Improved locomotion on the rise at West Lake Terrace

West Lake Terrace 3

As a result, more residents are active, and falls and agitation have decreased

Physiotherapy programs and providing residents with assistive mobility devices are attributed to increased locomotion among residents at West Lake Terrace.

With increased locomotion, residents are also experiencing fewer falls and less agitation, says administrator and clinical care co-ordinator Neil Peterson.

According to the latest data from OMNI Health Care’s quality indicator chart, 21.05 per cent of the Prince Edward County long-term care home’s residents have experienced improved locomotion, the highest number among the organization’s 18 long-term care homes.

The provincial benchmark for improved locomotion is 13.2 per cent.

Locomotion refers to a person’s ability to get from one place to another independently by walking or using an assistive device such as a wheelchair or walker.

Peterson says many residents have moved into West Lake Terrace ambulatory, but their participation in activities and quality of life improved once they began using assistive devices.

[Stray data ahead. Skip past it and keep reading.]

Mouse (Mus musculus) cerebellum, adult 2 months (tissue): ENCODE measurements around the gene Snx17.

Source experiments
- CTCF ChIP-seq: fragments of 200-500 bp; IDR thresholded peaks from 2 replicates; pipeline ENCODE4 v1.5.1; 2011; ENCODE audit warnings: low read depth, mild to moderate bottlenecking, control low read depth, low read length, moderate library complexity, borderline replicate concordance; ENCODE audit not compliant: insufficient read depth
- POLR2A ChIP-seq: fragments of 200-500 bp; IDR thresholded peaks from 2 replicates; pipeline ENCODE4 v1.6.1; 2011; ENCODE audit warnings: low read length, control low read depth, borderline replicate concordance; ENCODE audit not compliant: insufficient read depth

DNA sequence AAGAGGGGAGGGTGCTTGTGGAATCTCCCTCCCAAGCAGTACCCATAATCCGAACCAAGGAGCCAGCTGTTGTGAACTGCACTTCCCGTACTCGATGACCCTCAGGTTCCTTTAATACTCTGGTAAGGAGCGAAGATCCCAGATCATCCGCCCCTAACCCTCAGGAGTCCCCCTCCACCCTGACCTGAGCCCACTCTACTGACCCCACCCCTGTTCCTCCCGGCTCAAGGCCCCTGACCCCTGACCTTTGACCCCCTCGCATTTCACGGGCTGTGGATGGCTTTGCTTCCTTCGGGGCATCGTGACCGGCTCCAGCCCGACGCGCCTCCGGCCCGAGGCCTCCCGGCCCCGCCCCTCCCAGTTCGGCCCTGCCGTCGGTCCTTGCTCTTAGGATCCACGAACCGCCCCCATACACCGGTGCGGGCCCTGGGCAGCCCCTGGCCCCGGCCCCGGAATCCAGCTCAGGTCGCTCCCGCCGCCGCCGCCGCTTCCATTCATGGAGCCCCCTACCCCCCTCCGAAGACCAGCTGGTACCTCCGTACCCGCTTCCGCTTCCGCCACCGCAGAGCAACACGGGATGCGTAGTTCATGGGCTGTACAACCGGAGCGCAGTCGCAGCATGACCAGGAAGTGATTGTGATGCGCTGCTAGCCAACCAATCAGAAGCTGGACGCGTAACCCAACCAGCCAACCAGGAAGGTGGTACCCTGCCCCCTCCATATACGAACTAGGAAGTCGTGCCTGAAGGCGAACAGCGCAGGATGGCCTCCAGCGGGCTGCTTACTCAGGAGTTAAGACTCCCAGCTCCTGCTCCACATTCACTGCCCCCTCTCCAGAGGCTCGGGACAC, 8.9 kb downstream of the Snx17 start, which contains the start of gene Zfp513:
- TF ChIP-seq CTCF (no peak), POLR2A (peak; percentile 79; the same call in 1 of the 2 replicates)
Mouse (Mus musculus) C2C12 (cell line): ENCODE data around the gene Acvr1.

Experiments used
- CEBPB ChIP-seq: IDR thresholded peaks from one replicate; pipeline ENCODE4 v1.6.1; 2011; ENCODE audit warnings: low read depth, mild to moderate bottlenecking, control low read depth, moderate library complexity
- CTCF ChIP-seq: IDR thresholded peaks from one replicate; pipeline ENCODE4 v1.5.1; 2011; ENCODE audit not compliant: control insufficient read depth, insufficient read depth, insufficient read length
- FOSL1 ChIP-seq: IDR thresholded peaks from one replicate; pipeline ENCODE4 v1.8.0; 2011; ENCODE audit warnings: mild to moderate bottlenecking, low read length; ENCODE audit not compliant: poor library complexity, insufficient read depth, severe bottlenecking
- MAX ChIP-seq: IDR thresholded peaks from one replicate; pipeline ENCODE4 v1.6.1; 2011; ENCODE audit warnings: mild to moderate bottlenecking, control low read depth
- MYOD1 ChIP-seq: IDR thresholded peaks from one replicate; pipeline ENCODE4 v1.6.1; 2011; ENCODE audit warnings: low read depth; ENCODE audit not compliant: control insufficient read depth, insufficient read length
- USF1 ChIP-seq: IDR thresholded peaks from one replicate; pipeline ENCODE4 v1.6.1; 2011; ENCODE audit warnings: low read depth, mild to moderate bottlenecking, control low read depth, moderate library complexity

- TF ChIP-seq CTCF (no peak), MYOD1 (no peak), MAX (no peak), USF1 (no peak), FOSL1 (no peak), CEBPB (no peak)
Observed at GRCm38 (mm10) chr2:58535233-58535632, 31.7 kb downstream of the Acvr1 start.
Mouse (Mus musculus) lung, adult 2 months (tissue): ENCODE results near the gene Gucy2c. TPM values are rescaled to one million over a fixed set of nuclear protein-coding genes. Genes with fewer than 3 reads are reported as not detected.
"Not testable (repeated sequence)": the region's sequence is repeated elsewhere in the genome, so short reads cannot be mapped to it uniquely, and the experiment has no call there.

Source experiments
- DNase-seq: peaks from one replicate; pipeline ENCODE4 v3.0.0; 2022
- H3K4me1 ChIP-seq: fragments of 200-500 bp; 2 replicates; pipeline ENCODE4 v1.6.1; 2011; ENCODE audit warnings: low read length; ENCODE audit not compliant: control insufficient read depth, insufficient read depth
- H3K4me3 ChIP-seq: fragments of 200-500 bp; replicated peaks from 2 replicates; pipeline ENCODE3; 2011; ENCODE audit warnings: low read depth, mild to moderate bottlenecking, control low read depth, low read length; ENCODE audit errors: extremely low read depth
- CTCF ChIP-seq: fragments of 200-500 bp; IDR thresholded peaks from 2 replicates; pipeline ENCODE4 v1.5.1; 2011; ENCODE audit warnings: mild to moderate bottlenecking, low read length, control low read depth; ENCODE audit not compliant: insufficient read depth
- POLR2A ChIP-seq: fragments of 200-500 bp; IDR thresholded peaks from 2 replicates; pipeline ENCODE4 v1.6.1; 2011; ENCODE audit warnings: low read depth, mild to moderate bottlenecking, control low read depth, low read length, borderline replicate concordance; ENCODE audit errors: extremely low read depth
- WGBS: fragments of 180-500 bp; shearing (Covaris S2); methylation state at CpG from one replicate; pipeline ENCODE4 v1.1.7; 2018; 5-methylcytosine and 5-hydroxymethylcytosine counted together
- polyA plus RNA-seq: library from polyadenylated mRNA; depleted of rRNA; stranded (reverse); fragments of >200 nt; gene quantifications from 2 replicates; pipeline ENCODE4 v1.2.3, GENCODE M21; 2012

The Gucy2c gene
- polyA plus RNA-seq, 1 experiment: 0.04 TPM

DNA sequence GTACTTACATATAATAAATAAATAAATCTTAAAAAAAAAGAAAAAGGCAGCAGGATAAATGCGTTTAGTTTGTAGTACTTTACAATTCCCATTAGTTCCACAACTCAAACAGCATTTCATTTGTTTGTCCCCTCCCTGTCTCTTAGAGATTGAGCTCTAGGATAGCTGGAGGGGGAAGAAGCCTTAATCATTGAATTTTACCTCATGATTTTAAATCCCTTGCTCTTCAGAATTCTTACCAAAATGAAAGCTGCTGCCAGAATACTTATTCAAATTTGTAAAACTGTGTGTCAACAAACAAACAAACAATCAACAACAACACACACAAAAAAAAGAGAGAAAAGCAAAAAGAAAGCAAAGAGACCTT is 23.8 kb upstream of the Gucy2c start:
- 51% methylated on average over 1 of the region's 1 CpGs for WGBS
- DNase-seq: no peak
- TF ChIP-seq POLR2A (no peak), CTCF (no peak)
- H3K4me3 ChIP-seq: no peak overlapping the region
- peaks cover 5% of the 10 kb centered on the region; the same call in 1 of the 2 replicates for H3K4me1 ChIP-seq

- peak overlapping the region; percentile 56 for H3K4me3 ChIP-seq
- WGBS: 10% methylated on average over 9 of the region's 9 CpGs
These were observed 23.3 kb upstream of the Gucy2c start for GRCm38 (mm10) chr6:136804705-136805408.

“The reason they have more mobility in the wheelchair is because they don’t have any fear of falling, so their activity level increased even though they went to a wheelchair.”

In October 2014, there was a sharp decline in falls. When the home’s management did an assessment on why falls were decreasing, they discovered an increase in residents using assistive devices.

The latest data shows West Lake Terrace has a falls rate of 13.33 per cent, slightly below the provincial benchmark of 13.8 per cent. However, Peterson notes that of those residents who have fallen, only one per cent has sustained injury.

“The falls have been controlled and all of the safety (precautions) are in place to make sure that when (residents) do have a fall, they are not getting hurt,” Peterson says.

Additionally, Peterson says improved locomotion has resulted in a decrease in resident agitation. With more residents active, they are happier and, thus, less resistive to care and have greater satisfaction with their quality of life.

“We all know that mood determines how (people) react to care,” he says.

Of course, none of these successes would be possible without the diligence of West Lake Terrace’s front-line staff.

“They are right on top of doing assessments to determine what the best mobility devices are for residents, or helping them out with physiotherapy,” Peterson says. “It is a multidisciplinary approach to letting the residents’ satisfaction lead us to where they should go.”

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